Q. Why should "your boss" (in the abstract sense) care about hackerspaces?
A. Hackerspaces and the people that come out of them are innovative. Innovation is an attitude, not having "Skill Set Q with Toolkit X in Area B." Businesses that do not innovate — they die.
Q. Where do you think hackerspaces are going?
A. As I hinted at earlier, hackerspaces are going to become more and more indistinguishable from "crafting groups" or "art groups." As hardcore tech types become more exposed to various arts and crafts, they will see how visual design, auditory design, and so on can be incorporated into their projects. And as crafters/artists become more comfortable with tech and the tech becomes more accessible (Arduino being a perfect example) more tech will be used by them. I think that what goes on at Splat Space is a perfect example of this.
Hackerspaces are hubs of intellectual and creative energy, centers of entrepreneurial activity and an amazing avenue for learning and education. Participating in a local hackerspace offers benefits to every member of the local community, including individuals, for-profit businesses, nonprofits, and government agencies.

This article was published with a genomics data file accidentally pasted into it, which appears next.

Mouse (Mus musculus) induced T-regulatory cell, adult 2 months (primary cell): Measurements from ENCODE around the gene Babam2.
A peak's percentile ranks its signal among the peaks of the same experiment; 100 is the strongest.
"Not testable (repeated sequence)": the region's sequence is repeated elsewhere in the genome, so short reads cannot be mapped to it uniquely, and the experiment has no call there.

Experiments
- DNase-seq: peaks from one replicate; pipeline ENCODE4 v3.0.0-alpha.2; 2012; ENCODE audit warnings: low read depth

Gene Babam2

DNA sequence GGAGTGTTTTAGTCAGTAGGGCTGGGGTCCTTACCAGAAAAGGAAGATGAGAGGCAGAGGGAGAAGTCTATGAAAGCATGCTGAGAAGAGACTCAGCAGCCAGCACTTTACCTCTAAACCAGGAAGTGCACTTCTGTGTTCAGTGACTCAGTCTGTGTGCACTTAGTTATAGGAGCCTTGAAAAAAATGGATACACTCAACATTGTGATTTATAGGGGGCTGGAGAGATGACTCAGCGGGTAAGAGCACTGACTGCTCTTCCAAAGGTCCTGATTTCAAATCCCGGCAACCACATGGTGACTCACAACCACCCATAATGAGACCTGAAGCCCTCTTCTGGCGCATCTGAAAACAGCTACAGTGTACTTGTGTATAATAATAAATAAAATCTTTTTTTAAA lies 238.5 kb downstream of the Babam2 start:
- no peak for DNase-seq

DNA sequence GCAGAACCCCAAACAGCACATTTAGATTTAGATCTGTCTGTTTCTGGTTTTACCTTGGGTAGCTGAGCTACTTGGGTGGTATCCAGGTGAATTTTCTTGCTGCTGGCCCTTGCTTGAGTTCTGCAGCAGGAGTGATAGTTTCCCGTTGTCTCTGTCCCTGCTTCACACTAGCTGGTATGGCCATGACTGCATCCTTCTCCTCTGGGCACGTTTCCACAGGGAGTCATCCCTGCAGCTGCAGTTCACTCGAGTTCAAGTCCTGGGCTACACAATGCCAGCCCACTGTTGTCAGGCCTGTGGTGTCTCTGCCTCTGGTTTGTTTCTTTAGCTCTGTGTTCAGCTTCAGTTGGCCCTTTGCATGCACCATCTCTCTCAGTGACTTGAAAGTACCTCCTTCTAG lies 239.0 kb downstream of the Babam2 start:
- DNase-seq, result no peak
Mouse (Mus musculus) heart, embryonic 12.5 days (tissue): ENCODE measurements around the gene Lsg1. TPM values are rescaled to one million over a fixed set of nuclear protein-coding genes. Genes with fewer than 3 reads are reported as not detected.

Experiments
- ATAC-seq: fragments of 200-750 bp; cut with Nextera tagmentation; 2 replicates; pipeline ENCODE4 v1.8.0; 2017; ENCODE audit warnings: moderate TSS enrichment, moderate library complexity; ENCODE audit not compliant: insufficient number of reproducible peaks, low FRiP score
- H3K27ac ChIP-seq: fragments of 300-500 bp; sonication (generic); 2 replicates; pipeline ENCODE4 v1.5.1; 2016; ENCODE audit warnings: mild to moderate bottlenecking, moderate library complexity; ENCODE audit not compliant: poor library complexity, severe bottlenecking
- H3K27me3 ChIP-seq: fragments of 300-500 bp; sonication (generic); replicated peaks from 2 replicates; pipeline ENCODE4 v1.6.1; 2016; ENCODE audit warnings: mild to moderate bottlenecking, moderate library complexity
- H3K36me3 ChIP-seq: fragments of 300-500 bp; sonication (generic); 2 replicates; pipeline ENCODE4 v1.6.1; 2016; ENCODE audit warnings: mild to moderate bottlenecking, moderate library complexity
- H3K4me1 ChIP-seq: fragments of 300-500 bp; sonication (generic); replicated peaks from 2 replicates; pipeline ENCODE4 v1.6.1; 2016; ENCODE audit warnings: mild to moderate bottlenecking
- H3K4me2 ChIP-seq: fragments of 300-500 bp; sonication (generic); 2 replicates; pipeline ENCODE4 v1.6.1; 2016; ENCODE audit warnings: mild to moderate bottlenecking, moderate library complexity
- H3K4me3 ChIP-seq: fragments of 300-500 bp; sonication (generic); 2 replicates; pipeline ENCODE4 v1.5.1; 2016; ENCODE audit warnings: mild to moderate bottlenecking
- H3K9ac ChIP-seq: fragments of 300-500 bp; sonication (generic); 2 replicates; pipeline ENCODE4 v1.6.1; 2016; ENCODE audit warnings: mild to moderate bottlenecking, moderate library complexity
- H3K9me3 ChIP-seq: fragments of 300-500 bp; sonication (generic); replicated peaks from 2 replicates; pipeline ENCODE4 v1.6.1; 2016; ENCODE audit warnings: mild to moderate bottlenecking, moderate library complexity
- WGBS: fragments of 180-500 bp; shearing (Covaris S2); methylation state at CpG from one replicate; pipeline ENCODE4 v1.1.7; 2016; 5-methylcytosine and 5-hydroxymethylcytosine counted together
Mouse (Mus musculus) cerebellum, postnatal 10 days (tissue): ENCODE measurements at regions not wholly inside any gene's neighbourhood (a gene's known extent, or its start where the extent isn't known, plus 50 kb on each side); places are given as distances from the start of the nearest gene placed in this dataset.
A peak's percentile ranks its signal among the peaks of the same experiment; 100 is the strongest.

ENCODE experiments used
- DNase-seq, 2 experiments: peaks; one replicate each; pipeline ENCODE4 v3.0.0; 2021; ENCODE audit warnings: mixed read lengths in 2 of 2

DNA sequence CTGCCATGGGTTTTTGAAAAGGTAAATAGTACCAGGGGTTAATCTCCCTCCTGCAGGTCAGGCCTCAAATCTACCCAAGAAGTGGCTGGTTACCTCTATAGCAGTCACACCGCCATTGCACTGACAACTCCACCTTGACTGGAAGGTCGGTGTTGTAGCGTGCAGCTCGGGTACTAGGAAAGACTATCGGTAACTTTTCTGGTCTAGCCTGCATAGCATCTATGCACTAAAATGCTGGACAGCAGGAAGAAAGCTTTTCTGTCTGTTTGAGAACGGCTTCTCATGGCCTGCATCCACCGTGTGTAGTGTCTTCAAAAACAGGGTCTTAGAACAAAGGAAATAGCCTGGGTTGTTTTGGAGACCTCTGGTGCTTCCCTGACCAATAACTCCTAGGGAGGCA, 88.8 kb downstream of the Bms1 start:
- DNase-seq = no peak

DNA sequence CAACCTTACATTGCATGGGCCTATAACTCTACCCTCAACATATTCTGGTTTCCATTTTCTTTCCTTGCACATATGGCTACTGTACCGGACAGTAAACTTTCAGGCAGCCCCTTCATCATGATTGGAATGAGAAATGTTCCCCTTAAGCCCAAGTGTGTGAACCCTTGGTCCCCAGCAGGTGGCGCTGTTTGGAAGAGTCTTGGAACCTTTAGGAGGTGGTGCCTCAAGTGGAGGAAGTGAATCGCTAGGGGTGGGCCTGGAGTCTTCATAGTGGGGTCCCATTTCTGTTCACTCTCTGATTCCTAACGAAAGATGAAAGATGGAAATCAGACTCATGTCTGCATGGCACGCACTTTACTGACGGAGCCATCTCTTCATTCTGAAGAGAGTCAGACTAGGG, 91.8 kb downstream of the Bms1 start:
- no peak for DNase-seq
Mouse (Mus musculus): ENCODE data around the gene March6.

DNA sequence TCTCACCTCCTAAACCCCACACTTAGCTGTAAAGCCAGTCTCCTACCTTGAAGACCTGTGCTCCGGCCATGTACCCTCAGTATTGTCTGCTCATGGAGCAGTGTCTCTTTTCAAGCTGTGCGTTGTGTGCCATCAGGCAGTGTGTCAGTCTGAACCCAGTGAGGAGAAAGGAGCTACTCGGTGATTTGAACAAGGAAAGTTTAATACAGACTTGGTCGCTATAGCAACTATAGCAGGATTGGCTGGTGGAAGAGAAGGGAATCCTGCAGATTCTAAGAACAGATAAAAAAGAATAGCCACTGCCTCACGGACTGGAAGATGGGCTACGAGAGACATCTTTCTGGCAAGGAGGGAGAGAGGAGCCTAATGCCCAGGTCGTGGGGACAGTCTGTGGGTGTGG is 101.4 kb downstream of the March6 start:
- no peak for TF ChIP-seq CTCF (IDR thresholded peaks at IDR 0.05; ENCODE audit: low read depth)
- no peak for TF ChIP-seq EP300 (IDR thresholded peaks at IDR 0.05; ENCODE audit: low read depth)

Everyone can participate and learn a new skill, invent a new gadget, make a piece of amazing art, teach a class, and make new friends with a wide range of interests. Outside organizations may participate in the hackerspace to recruit talent, find help building a project, recruit volunteers to teach robotics to disadvantaged children in rural schools, or get a demo of an interesting new piece of gear they are considering purchasing.
Simply put, everybody should give a crap about their local hackerspace, or start one if there isn't one. Hackerspaces are truly the defining example of win-win.
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